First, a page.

superintendent for information about camp needs and plans. Establish
a nature trail, plant vegetation, or carry out other needed projects
as requested by the camp ranger.
Boy Scouts and Varsity Scouts
Scouts participating in the Conservation Good Turn can meet certain rank
and merit badge requirements. Troops and teams should consider advancement
requirements when selecting projects to carry out. Suggested projects
include, but not limited to
- Plant shrubs to provide food and cover for wildlife.
- Build and set out bird and squirrel nesting boxes.
- Conduct stream improvement projects to prevent erosion.
- Plant grasses and legumes to provide ground cover in
schoolyards, public parks, and recreation areas.
- Plant tree seedlings as part of a managed forestry plan.
- Help thin and prune woodlands in a managed tree improvement
- With a local forester, take part in or conduct a forest
fire prevention program.
- Make an exhibit on conservation for a county fair.
- Develop a nature trail in a public park.
- Assist a local forester in a tree insect and disease-control
or public education project.
- Assist a local agency with a trout stream restoration
- Participate in wildlife or wildfowl count.
- Conduct a rodent-control and public health education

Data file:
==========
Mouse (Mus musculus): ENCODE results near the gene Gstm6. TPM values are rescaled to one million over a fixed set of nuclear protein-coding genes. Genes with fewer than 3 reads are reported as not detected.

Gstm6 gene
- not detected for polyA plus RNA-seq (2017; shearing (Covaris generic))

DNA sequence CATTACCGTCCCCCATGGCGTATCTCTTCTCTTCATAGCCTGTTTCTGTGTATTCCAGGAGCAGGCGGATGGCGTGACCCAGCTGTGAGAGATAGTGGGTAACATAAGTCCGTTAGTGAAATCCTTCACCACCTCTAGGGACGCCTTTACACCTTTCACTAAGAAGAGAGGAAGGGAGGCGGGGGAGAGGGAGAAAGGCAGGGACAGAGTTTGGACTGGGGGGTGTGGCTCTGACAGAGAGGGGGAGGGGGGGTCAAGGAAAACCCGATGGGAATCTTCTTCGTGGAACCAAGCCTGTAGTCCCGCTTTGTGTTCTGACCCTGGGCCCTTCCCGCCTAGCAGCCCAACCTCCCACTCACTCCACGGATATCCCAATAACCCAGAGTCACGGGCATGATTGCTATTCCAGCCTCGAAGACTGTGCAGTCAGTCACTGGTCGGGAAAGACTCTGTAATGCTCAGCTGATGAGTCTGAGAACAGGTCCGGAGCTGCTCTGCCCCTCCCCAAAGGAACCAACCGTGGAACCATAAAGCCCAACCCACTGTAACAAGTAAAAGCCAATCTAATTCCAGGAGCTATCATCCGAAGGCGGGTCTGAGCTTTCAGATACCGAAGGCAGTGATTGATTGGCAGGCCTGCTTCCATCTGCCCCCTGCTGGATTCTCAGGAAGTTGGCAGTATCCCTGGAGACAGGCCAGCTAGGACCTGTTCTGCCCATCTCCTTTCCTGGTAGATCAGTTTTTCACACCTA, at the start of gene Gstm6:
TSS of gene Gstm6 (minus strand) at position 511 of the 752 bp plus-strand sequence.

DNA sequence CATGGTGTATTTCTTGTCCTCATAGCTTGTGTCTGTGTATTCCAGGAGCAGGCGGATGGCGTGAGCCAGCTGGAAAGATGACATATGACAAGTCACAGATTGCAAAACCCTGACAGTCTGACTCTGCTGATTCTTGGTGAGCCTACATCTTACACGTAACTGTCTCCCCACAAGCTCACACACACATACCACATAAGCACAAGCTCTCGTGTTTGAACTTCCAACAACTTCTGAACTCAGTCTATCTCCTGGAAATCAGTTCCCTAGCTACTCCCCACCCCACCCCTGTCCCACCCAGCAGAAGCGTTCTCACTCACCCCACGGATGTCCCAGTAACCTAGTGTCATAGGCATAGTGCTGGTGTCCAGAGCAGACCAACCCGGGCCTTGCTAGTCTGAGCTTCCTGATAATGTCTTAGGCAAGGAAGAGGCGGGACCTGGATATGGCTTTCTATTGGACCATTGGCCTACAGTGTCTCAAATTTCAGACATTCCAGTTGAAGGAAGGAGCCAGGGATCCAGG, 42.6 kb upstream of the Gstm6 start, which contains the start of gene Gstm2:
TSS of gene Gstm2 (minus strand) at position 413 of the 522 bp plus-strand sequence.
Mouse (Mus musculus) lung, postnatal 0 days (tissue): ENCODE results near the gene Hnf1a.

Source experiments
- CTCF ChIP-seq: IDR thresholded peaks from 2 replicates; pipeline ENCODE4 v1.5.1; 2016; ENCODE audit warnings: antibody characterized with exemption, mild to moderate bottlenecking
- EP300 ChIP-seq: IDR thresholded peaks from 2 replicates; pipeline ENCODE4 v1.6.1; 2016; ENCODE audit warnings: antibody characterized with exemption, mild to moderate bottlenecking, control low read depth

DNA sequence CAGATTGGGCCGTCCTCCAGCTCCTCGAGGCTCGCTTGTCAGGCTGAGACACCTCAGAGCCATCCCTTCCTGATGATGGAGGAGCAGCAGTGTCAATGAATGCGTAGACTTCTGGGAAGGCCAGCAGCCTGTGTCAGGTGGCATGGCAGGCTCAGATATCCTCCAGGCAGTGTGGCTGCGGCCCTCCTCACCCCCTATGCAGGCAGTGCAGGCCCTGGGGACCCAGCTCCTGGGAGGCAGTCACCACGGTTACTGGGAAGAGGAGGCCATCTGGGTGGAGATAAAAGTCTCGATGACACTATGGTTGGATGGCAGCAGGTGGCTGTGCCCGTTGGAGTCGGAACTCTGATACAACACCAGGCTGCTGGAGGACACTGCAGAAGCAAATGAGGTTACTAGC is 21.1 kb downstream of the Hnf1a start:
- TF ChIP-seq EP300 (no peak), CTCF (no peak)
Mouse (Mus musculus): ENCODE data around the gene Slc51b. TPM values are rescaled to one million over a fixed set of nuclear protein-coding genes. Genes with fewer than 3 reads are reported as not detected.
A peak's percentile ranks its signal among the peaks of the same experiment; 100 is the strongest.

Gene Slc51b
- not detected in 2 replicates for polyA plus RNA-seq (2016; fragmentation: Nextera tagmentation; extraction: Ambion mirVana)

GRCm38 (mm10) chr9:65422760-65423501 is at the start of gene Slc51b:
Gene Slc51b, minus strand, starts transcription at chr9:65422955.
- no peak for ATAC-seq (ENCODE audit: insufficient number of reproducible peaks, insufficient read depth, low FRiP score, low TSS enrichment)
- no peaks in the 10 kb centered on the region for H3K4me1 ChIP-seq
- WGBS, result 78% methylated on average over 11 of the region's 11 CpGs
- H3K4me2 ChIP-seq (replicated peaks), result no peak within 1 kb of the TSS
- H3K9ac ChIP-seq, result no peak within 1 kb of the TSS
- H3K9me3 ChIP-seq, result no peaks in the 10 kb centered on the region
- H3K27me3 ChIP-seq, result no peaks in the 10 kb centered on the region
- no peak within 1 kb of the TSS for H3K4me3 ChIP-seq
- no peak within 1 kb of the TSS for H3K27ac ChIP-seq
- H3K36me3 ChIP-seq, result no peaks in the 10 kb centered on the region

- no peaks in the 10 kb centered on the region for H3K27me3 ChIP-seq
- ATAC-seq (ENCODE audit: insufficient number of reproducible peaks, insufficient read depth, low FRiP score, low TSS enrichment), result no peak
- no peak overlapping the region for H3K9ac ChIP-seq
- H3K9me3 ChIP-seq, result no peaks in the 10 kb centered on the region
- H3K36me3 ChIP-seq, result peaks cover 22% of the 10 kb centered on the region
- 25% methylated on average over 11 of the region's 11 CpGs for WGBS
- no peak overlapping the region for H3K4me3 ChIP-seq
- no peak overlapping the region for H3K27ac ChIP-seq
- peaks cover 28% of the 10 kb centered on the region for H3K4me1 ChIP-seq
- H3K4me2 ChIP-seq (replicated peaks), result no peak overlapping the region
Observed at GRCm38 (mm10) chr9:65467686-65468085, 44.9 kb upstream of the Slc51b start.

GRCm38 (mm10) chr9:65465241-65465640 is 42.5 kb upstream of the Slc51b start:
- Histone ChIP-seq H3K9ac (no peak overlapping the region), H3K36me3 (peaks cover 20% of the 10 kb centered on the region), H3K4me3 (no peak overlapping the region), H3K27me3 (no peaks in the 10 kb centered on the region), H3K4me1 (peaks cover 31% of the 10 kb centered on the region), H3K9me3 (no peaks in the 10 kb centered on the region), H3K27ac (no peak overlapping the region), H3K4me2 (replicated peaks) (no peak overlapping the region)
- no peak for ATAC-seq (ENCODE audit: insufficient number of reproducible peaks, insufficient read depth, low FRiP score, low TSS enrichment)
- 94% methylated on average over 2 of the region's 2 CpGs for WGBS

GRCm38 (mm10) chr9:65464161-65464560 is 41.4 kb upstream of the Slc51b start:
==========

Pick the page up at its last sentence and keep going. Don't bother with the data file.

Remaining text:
program under the guidance of the local health department or agency
responsible for rodent control.
Explorer posts or a cluster of posts can conduct an areawide inventory
of environmental needs. Posts can individually or jointly plan, organize,
and carry out an areawide environmental improvement project. Suggested
project ideas include, but are not limited to the following:
- Organize a recycling campaign.
- Visit a legislative body in session to understand the
legislative process and how to become active citizens in the community.
- Participate in a National Wildlife Federation program
at the community level.
- Plan and carry out a community environmental improvement
- Adopt a pond, stream, or park; keep it well maintained
- Participate in Keep America Beautiful Day.
- Research career opportunities in the fields of conversation
and the environment and publish your findings for distribution to other
- Conduct a national high-adventure base conservation
- Participate in National Hunting and Fishing Day.
- Paint public buildings or maintain the grounds.
- Under the guidance of the local parks and recreation
department, prune trees on public grounds
for an application form (pdf)